During World War II, Doberman Pinschers again proved their mettle during the battle for Guam. The U.S. Marine Corps dubbed these specially trained canines the Devil Dogs. Many pups found valiantly yet didn’t make it back. The National War Dog Cemetery on the island honors these canines and others that have served bravely in the military.

police dog training
Image Credit: Piqsels

13. Tutor and Therapy Animal

About 25% of American children are illiterate. More sobering is the knowledge that nearly two-thirds will likely end up on welfare or in the prison system. That makes this unusual but extraordinary canine job that much more powerful. Organizations like Therapy Dogs International (TDI) are so valuable. TDI helps children with reading difficulties overcome the challenges of low self-esteem.

Trained therapy animals take the edge off and make it easier for children to read aloud and hone their skills. Animal-assisted therapy has also helped individuals dealing with post-traumatic stress disorder (PTSD) and provides companionship for people in assisted living and hospice. If anyone ever needs proof that angels exist, these dogs offer sterling examples.

14. Truffle Hunter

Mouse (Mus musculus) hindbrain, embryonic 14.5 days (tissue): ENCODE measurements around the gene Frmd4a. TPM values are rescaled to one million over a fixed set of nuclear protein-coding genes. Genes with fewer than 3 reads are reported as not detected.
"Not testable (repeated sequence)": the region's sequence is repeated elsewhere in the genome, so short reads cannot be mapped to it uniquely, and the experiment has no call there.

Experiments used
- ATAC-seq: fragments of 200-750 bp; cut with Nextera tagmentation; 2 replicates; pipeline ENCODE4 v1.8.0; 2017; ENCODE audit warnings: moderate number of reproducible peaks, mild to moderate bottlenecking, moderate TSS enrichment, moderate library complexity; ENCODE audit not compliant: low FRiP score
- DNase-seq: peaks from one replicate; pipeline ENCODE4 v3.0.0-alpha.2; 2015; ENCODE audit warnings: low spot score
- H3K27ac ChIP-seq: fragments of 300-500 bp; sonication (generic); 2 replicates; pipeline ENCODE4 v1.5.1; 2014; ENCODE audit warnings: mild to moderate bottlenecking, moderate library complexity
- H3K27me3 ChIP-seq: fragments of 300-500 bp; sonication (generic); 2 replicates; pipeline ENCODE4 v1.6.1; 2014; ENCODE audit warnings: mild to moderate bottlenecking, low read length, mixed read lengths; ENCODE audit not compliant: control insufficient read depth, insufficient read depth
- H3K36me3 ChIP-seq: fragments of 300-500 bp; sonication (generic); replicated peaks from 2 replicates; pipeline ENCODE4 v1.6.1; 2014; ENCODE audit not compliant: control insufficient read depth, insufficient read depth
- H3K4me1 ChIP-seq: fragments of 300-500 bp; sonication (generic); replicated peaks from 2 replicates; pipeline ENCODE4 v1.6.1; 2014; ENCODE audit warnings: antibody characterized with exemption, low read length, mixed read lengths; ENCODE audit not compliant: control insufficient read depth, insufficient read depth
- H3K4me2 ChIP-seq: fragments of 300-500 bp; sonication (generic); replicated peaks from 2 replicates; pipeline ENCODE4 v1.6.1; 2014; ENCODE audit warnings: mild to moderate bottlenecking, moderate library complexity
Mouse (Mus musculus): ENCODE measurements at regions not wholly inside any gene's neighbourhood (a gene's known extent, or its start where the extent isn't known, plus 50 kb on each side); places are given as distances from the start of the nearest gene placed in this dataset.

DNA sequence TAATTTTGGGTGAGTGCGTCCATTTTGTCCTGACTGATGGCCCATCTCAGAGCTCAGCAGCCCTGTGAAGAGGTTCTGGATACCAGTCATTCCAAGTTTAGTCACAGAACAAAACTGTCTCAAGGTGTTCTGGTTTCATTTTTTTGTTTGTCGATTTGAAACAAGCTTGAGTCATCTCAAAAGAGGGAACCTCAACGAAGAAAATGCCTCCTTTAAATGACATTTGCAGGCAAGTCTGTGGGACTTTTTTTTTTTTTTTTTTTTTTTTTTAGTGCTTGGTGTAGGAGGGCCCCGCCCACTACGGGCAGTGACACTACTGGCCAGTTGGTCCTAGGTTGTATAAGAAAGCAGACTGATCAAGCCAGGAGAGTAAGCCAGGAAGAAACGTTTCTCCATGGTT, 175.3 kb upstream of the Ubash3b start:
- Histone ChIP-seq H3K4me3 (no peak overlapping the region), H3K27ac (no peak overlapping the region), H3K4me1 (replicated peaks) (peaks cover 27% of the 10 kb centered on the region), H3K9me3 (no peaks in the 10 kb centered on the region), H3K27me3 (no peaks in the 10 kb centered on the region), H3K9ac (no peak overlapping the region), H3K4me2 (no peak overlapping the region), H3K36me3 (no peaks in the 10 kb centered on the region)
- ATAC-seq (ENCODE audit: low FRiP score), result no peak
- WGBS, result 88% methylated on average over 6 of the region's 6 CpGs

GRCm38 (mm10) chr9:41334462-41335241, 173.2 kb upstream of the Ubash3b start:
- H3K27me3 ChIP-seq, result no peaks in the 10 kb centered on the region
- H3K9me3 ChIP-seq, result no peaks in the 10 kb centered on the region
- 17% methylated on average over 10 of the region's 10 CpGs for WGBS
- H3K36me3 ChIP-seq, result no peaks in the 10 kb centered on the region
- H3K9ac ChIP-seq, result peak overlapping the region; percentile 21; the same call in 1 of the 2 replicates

Dogs are excellent hunting companions, whether you’re after upland game, deer, or waterfowl. They can spot your quarry, flush them out, or bring them to you. That’s saying nothing of the unconditional love they provide. Some canines exceed at another use for their keen sense of smell. The Italian dog breed, Lagotti Romagnoli, is an expert at truffle hunting.

These delicacies fetch hundreds of dollars. They grow underground, which makes finding them difficult—if you’re a human. These pups also earned their keep as watchdogs and retrievers in addition to their amazing truffle hunting skills. Some say they’re a better choice than the other expert sniffer people often use, pigs.

truffles in front of the dog
Image Credit: luri, Shutterstock

15. Mayor

People love their canine companions. We lavish attention and money on our dogs. Many think of their pets as family members. It’s no surprise that someone would come up with the idea of giving them a higher station in life. Enter Max, the mayor of  Idyllwild, California. The town is unincorporated, so its role is more symbolic than political.

However, the residents love their canine mayor. It is also for a good cause, raising money for the non-profit Idyllwild Animal Rescue Friends. Max II earns his keep, making people smile and sitting down with those requesting a meeting. Idyllwild is one place that is happy to say that it’s gone to the dogs.

Divider 8


Dogs have been our companions for centuries. They have protected us and given us our love freely. Their roles have evolved and diversified. Our canine entries represent some of the extreme ones throughout history. However, we like to think their best job is being our best friend through thick and thin. We couldn’t imagine a life without our pets.

Featured Image Credit: Shaun Barr, Shutterstock

Related Articles

Further Reading

Vet Articles

Latest Vet Answers

The latest veterinarians' answers to questions from our database